The State Department's disclosure Monday that the pair was briefed within a week after then-National Security Adviser Condoleezza Rice was told about the threat on July 10, 2001, raised new questions about what the Bush administration did in response, and about why so many officials have claimed they never received or don't remember the warning.

One official who helped to prepare the briefing, which included a PowerPoint presentation, described it as a "10 on a scale of 1 to 10" that "connected the dots" in earlier intelligence reports to present a stark warning that al-Qaida, which had already killed Americans in Yemen, Saudi Arabia, and East Africa, was poised to strike again.

Former CIA Director George Tenet gave the independent Sept. 11, 2001, commission the same briefing on Jan. 28, 2004, but the commission made no mention of the warning in its 428-page final report. According to three former senior intelligence officials, Tenet testified to commissioner Richard Ben-Veniste and to Philip Zelikow, the panel's executive director and the principal author of its report, who's now Rice's top adviser.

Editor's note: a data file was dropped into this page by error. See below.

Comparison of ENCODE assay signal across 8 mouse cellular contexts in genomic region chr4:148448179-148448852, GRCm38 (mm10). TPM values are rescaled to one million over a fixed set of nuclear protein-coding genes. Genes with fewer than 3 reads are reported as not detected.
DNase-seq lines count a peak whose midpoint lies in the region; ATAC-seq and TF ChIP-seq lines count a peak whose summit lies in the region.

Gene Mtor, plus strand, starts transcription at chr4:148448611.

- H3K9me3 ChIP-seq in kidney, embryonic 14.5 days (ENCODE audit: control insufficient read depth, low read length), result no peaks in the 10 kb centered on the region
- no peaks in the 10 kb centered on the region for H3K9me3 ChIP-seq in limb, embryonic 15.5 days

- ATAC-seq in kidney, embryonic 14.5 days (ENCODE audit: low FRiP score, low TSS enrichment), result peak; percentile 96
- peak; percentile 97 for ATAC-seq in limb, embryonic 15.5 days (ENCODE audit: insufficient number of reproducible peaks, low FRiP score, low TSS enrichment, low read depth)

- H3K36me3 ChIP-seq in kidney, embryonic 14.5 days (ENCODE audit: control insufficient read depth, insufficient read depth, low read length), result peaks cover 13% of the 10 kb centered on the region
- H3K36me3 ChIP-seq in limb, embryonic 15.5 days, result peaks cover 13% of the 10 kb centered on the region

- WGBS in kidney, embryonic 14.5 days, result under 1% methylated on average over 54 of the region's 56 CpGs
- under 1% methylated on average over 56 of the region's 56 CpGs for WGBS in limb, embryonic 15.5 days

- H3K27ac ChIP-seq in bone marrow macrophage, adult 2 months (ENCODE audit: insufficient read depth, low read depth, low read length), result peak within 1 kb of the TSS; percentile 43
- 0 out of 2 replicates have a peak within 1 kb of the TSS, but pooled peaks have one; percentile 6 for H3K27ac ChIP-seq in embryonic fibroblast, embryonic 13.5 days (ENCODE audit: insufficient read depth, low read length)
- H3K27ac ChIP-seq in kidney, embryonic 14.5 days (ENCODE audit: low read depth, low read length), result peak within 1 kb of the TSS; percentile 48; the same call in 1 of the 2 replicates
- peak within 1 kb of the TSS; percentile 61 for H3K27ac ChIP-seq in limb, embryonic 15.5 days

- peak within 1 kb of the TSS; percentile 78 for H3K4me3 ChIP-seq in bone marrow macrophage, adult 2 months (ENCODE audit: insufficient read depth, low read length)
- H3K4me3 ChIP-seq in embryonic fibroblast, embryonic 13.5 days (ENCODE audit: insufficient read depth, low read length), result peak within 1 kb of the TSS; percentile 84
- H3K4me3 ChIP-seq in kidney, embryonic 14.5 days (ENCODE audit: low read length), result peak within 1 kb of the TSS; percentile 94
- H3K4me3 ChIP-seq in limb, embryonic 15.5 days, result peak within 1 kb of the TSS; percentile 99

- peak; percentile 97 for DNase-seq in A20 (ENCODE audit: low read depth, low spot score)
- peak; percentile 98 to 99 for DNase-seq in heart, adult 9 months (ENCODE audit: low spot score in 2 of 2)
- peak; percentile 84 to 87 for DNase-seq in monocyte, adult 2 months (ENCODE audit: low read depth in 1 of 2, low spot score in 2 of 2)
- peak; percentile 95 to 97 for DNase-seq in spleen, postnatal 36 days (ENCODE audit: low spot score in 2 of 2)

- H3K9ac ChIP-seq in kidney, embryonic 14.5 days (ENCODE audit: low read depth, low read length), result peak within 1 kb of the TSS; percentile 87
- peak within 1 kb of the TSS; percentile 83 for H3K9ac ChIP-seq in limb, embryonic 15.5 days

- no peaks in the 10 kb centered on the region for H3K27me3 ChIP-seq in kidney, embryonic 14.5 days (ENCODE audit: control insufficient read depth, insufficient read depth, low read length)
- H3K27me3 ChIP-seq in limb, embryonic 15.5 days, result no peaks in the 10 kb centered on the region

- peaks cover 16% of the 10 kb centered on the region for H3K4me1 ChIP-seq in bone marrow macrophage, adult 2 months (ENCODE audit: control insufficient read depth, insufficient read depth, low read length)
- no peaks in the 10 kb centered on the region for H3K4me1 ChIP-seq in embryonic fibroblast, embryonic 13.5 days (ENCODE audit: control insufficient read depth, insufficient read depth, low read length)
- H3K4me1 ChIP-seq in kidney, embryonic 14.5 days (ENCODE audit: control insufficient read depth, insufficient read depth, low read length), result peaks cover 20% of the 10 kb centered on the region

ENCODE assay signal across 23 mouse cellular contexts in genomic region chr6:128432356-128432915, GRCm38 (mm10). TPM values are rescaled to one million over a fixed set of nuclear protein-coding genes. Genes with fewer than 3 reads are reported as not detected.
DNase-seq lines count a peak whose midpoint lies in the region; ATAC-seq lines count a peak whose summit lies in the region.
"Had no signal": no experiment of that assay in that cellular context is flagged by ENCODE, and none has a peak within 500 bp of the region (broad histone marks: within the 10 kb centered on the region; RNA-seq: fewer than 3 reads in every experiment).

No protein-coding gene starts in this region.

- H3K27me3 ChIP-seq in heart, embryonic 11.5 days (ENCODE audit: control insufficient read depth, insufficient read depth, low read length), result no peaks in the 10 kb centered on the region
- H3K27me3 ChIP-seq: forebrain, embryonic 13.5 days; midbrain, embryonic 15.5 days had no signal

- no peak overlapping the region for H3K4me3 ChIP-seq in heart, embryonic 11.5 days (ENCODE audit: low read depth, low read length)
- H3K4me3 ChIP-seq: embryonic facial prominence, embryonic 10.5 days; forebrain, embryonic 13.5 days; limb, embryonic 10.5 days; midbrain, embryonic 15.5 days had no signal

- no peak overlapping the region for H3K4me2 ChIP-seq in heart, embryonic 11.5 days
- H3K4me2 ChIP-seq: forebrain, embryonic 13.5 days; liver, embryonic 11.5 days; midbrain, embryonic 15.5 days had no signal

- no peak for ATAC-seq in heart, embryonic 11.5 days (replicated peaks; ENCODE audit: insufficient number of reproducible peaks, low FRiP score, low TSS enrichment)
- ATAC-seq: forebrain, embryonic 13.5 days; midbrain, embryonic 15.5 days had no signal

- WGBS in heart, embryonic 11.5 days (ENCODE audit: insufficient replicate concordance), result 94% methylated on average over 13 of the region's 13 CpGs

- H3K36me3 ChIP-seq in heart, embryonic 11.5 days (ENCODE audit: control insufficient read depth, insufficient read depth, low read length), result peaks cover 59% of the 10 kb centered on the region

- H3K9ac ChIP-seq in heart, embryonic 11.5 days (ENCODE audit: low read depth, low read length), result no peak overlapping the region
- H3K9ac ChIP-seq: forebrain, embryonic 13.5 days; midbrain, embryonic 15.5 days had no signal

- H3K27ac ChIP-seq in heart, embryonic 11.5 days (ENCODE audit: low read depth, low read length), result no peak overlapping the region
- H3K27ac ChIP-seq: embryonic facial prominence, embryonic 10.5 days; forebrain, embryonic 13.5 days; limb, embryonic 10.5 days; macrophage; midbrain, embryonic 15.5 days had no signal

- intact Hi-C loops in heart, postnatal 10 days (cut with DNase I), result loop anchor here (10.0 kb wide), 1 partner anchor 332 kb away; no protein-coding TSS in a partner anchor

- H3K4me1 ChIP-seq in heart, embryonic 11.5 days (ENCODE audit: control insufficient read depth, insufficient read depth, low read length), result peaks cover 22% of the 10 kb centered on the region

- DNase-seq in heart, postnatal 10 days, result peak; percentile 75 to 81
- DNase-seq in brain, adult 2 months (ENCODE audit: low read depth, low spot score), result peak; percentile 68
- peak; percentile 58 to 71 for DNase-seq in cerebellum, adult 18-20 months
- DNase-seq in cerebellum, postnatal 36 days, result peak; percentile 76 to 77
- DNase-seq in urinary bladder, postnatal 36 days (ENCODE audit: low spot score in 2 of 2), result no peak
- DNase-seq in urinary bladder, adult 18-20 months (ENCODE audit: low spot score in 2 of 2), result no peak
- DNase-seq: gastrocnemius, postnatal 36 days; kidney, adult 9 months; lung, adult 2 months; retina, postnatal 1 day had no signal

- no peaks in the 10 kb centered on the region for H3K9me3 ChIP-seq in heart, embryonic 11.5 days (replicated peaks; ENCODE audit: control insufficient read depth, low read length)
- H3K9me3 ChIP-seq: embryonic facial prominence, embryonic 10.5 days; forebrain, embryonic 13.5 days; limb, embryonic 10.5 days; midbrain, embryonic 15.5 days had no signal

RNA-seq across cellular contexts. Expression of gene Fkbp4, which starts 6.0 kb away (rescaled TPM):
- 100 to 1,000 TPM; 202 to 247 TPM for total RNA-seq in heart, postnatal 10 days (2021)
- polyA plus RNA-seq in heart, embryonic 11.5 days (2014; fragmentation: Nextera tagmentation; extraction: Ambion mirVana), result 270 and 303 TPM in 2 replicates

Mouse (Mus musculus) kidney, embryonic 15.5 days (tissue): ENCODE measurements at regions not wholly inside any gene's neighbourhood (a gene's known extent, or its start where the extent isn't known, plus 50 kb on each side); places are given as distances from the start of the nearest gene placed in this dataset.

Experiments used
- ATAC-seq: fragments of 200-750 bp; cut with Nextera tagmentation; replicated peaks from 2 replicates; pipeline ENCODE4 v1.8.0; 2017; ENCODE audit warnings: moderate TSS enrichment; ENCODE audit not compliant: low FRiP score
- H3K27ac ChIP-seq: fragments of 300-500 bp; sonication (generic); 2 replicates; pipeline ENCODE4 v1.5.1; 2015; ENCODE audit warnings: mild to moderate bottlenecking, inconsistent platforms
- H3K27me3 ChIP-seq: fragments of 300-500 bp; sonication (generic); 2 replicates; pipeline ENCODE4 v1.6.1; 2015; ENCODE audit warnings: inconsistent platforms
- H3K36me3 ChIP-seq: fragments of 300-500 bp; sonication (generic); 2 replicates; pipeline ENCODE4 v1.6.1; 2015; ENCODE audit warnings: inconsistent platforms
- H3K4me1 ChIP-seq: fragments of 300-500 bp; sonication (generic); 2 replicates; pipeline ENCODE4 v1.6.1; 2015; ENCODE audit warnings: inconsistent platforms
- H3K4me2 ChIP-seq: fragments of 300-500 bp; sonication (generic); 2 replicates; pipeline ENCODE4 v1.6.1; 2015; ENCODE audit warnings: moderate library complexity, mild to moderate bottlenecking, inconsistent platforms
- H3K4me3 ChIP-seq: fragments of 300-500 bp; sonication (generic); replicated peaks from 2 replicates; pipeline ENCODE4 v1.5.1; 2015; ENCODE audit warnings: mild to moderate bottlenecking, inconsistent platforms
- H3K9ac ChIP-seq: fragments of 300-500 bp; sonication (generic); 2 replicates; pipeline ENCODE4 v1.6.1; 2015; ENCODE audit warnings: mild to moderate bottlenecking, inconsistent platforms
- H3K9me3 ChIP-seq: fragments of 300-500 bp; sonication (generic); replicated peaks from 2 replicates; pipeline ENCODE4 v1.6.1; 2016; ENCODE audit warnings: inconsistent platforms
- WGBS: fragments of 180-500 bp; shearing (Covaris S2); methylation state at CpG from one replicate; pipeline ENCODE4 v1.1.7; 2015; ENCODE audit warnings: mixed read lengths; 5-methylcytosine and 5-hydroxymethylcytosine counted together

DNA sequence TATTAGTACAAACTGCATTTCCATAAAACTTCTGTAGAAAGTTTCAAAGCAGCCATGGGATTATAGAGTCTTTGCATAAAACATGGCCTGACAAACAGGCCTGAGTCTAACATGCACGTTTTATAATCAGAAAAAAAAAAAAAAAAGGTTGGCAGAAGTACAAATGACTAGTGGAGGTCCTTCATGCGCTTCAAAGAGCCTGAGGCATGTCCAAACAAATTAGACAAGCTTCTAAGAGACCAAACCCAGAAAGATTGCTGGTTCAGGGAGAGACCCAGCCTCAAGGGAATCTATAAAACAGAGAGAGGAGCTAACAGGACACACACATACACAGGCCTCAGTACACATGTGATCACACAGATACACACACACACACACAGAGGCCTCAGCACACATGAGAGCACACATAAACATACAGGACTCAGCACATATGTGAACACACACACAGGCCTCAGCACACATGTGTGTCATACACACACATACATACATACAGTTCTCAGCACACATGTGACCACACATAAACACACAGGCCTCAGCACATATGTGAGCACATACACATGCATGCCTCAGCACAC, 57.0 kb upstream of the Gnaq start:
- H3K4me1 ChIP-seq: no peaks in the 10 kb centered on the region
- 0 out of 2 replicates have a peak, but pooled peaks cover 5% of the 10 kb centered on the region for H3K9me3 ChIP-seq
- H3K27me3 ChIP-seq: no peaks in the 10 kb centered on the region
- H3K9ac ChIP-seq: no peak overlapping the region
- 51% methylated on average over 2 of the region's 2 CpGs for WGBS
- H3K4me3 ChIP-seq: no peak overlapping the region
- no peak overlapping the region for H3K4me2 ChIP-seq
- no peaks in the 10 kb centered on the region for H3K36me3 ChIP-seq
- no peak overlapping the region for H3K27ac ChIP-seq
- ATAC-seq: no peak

A new book by Bob Woodward of the Washington Post alleges that Rice failed to take the July 2001 warning seriously when it was delivered at a White House meeting by Tenet, Cofer Black, then the agency's chief of top counterterrorism, and a third CIA official whose identity remains protected.

Rice's deputy, Stephen J. Hadley, who became national security adviser after she became secretary of state, and Rice's top counterterrorism aide, Richard Clarke, also were present.

Woodward wrote that Tenet and Black considered the briefing the "starkest warning they had given the White House" on the threat posed by Osama bin Laden's terrorist network. But, he wrote, the pair felt as if Rice gave them "the brush-off."

Speaking to reporters late Sunday en route to the Middle East, Rice said she had no recollection of what she called "the supposed meeting."

"What I'm quite certain of, is that it was not a meeting in which I was told that there was an impending attack and I refused to respond," she said.

Ashcroft, who resigned as attorney general on Nov. 9, 2004, told the Associated Press on Monday that it was "disappointing" that he never received the briefing, either.

But on Monday evening, Rice's spokesman Sean McCormack issued a statement confirming that she'd received the CIA briefing "on or around July 10" and had asked that it be given to Ashcroft and Rumsfeld.

"The information presented in this meeting was not new, rather it was a good summary from the threat reporting from the previous several weeks," McCormack said. "After this meeting, Dr. Rice asked that this same information be briefed to Secretary Rumsfeld and Attorney General Ashcroft. That briefing took place by July 17."